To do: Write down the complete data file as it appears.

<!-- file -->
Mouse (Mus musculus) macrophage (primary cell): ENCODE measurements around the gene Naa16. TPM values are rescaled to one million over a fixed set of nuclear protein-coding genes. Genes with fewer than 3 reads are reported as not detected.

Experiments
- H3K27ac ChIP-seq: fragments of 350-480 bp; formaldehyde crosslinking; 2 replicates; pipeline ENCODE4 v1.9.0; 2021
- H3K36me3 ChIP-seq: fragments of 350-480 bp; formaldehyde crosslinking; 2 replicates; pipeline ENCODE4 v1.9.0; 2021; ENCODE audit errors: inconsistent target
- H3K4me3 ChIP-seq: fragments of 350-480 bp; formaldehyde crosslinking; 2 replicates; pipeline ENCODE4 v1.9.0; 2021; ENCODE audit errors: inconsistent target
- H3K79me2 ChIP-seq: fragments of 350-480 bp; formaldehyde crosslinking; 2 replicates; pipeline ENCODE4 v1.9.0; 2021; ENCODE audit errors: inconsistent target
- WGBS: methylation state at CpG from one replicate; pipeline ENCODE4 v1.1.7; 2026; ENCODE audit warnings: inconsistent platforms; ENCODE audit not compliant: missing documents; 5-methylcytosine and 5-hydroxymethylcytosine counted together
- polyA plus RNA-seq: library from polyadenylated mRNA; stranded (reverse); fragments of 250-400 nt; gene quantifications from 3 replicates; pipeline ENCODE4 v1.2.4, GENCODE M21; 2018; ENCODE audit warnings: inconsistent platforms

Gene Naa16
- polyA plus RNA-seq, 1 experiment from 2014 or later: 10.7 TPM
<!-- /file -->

Mouse (Mus musculus) macrophage (primary cell): ENCODE measurements around the gene Naa16. TPM values are rescaled to one million over a fixed set of nuclear protein-coding genes. Genes with fewer than 3 reads are reported as not detected.

Experiments
- H3K27ac ChIP-seq: fragments of 350-480 bp; formaldehyde crosslinking; 2 replicates; pipeline ENCODE4 v1.9.0; 2021
- H3K36me3 ChIP-seq: fragments of 350-480 bp; formaldehyde crosslinking; 2 replicates; pipeline ENCODE4 v1.9.0; 2021; ENCODE audit errors: inconsistent target
- H3K4me3 ChIP-seq: fragments of 350-480 bp; formaldehyde crosslinking; 2 replicates; pipeline ENCODE4 v1.9.0; 2021; ENCODE audit errors: inconsistent target
- H3K79me2 ChIP-seq: fragments of 350-480 bp; formaldehyde crosslinking; 2 replicates; pipeline ENCODE4 v1.9.0; 2021; ENCODE audit errors: inconsistent target
- WGBS: methylation state at CpG from one replicate; pipeline ENCODE4 v1.1.7; 2026; ENCODE audit warnings: inconsistent platforms; ENCODE audit not compliant: missing documents; 5-methylcytosine and 5-hydroxymethylcytosine counted together
- polyA plus RNA-seq: library from polyadenylated mRNA; stranded (reverse); fragments of 250-400 nt; gene quantifications from 3 replicates; pipeline ENCODE4 v1.2.4, GENCODE M21; 2018; ENCODE audit warnings: inconsistent platforms

Gene Naa16
- polyA plus RNA-seq, 1 experiment from 2014 or later: 10.7 TPM